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Ask An Oncology Expert with Dr. Alan Kimmel

December 8, 2021
Dr. Alan Kimmel is the chair of Rehab Medicine at GBMC and has received comprehensive training as a lymphologist from Harvard Medical School. He has been the driving force behind GBMC's Lymphedema Center, which has become one of the nation's leading referral centers for complex Lymphedema patients.

On December 8, Dr. Kimmel spoke about the importance of rehabilitation in conjunction with cancer treatment in order for the patient to feel like themselves after treatment and answered questions on what his team can do for patients to ensure they return to full function, which often starts with a visit prior to surgery or chemotherapy treatment. Dr. Kimmel believes knowing a patient's full, comprehensive history and lifestyle is important to preemptively addressing any issues a patient may run into during or after treatment.

Three Takeaways

  1. Rehabilitation for cancer patients should begin before treatment. While starting treatment is the No. 1 focus, Dr. Kimmel suggests coming in for an evaluation prior to starting treatment or having surgery if possible. While rehab will not determine cancer treatment, it is important the rehab team considers a patient's lifestyle, activities they'd like to return to, as well as note previous physical injuries that might play a role in therapies. The main goal of the rehab program is for the patient to return to wellness.
  2. Neuropathy is a common disorder that can be caused by chemotherapies, and can be treated with medication and therapy. However, it is a nerve disorder that affects both cancer patients and non-cancer patients. Neuropathy is when the nerves in your extremities (fingers, toes, hands, feet) are hypersensitive and can experience a great deal of pain.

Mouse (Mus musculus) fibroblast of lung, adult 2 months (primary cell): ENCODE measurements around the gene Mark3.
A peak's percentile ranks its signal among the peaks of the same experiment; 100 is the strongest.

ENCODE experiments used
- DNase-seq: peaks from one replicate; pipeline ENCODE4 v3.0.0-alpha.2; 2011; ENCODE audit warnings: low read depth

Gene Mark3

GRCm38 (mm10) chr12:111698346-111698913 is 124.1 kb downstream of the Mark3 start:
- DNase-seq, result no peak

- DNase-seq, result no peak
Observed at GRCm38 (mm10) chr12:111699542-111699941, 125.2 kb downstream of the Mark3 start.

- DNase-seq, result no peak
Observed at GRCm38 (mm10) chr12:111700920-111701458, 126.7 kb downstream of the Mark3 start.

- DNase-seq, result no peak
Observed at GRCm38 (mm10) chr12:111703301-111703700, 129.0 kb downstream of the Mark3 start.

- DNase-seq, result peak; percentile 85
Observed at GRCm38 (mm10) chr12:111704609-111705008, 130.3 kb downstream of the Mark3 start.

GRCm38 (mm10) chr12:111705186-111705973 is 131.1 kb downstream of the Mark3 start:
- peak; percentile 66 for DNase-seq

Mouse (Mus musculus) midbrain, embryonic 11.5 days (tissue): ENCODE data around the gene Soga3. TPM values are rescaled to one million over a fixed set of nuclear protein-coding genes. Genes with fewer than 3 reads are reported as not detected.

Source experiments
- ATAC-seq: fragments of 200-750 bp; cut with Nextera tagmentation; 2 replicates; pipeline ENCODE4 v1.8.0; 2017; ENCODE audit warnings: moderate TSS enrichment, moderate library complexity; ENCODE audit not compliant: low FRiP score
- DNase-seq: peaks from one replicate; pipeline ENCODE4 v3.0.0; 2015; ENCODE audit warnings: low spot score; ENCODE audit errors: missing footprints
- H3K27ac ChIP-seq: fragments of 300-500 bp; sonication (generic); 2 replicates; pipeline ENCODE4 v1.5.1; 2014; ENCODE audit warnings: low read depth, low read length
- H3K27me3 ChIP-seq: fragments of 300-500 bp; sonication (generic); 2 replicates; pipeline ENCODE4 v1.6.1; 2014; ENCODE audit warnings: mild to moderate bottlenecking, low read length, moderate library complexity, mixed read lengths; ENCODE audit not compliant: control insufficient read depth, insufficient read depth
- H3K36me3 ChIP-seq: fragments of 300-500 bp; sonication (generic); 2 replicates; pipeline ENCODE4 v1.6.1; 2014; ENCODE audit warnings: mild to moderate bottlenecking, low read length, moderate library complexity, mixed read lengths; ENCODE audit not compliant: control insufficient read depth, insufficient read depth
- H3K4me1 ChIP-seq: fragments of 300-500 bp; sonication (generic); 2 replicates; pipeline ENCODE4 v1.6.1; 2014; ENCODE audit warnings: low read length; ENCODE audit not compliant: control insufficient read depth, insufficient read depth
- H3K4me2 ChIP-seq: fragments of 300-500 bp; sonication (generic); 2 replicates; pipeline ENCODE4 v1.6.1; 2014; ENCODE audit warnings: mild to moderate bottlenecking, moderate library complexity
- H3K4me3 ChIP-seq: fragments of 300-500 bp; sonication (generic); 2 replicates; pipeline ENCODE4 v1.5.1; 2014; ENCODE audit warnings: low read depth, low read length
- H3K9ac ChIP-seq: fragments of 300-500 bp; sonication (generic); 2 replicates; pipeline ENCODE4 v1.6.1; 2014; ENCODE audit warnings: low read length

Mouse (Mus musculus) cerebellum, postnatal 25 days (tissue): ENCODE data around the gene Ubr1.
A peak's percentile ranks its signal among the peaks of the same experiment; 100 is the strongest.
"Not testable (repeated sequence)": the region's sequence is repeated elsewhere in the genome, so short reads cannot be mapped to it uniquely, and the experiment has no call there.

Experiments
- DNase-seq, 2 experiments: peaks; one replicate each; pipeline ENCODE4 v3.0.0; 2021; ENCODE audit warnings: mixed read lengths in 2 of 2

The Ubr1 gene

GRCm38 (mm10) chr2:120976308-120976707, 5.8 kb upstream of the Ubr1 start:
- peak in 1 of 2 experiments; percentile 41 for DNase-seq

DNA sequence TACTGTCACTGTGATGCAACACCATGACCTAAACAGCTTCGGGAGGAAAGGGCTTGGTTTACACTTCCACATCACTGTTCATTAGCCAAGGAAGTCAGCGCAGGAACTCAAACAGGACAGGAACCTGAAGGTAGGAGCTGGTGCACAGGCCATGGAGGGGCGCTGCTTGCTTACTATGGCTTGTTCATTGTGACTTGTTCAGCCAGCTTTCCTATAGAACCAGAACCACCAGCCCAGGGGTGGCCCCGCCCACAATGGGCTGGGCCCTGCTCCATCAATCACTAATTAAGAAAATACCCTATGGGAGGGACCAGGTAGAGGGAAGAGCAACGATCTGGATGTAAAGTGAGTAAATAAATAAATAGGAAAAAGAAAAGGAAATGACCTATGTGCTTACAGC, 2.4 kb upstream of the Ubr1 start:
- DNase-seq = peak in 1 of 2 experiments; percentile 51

3. Lymphedema is another disorder that can affect both cancer patients and non-cancer patients. Lymphedema is caused when cancer treatments damage the lymphatic system, which is the body's way of "emptying the garbage." If the lymph nodes are not properly functioning, that can lead to a build-up of fluid. Dr. Kimmel mentioned that since many improvements have been made for treating patients, the number of patients that suffer from lymphedema has decreased.

The GBMC Rehab Medicine Program works with multidisciplinary teams to help patients with their mental health as well. Specifically, GBMC's Oncology Support Program, which staffs social workers and provides resources for patients and families. Dr. Kimmel said it is important to have linear goals and focus on the small wins.

Oncology Support Services is just one area of the Sandra and Malcolm Berman Cancer Institute that is 100% funded by philanthropy. To support oncology patients, please consider making a contribution to the Sandra and Malcolm Berman Cancer Institute.
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